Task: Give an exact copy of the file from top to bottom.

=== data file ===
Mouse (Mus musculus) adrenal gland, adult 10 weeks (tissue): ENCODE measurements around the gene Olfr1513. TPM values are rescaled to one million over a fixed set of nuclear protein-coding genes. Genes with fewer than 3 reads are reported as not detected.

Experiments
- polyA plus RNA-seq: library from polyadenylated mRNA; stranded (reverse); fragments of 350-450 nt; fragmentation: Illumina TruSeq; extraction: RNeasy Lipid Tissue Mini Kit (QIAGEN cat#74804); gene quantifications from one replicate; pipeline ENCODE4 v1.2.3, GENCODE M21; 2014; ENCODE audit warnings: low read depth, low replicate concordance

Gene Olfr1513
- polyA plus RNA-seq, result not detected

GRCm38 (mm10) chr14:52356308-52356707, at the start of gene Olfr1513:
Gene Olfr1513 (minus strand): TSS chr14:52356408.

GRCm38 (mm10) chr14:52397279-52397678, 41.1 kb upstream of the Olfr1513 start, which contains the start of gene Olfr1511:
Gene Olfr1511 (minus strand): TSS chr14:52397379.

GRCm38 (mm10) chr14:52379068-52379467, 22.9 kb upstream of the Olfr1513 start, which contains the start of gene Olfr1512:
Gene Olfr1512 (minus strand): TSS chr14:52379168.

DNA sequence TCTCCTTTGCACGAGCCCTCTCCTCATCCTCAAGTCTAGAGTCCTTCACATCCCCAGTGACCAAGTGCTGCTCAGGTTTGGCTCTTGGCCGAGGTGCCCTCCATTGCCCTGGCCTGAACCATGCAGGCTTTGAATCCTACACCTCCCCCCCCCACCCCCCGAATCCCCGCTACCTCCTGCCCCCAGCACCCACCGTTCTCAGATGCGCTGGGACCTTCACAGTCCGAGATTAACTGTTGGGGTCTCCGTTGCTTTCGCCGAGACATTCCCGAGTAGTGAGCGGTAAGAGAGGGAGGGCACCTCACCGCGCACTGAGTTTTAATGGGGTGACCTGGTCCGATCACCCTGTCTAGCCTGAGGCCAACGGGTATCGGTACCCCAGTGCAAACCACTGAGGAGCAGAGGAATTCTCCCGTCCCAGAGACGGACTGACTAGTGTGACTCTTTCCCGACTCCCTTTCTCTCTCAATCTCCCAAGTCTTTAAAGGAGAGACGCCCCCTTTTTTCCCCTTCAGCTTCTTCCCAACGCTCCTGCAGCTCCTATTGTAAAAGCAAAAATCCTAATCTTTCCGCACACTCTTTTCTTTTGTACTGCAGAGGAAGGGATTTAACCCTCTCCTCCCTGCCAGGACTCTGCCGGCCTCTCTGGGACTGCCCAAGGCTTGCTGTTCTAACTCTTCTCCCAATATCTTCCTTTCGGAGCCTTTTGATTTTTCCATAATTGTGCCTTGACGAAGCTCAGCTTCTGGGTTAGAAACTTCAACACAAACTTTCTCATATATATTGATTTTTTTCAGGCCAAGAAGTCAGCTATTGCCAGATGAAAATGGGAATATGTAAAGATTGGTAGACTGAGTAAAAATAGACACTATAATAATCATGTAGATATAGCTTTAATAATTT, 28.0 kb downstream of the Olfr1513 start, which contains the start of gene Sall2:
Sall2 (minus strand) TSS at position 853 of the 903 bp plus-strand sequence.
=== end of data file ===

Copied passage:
Mouse (Mus musculus) adrenal gland, adult 10 weeks (tissue): ENCODE measurements around the gene Olfr1513. TPM values are rescaled to one million over a fixed set of nuclear protein-coding genes. Genes with fewer than 3 reads are reported as not detected.

Experiments
- polyA plus RNA-seq: library from polyadenylated mRNA; stranded (reverse); fragments of 350-450 nt; fragmentation: Illumina TruSeq; extraction: RNeasy Lipid Tissue Mini Kit (QIAGEN cat#74804); gene quantifications from one replicate; pipeline ENCODE4 v1.2.3, GENCODE M21; 2014; ENCODE audit warnings: low read depth, low replicate concordance

Gene Olfr1513
- polyA plus RNA-seq, result not detected

GRCm38 (mm10) chr14:52356308-52356707, at the start of gene Olfr1513:
Gene Olfr1513 (minus strand): TSS chr14:52356408.

GRCm38 (mm10) chr14:52397279-52397678, 41.1 kb upstream of the Olfr1513 start, which contains the start of gene Olfr1511:
Gene Olfr1511 (minus strand): TSS chr14:52397379.

GRCm38 (mm10) chr14:52379068-52379467, 22.9 kb upstream of the Olfr1513 start, which contains the start of gene Olfr1512:
Gene Olfr1512 (minus strand): TSS chr14:52379168.

DNA sequence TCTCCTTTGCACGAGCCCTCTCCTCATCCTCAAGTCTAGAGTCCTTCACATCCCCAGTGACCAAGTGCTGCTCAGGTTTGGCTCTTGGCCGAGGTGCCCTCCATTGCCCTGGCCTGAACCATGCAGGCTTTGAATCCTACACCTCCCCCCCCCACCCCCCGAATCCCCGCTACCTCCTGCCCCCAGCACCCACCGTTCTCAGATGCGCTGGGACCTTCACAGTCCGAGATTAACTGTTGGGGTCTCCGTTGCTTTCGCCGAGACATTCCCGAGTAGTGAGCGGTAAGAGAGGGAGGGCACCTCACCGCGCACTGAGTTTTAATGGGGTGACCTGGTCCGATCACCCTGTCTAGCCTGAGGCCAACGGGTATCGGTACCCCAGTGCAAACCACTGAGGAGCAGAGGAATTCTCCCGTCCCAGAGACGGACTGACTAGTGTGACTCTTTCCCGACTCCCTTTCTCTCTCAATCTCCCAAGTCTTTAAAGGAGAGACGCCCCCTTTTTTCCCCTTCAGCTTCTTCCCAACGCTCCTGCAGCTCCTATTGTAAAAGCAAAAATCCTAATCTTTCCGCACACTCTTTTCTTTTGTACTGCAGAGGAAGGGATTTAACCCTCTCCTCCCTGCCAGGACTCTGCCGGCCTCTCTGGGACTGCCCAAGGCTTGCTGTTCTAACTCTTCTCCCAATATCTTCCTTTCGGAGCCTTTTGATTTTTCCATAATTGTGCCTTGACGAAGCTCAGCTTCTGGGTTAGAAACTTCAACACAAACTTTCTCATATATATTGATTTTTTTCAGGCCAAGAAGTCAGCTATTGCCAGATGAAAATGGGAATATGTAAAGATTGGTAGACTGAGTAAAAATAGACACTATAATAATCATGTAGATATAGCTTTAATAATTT, 28.0 kb downstream of the Olfr1513 start, which contains the start of gene Sall2:
Sall2 (minus strand) TSS at position 853 of the 903 bp plus-strand sequence.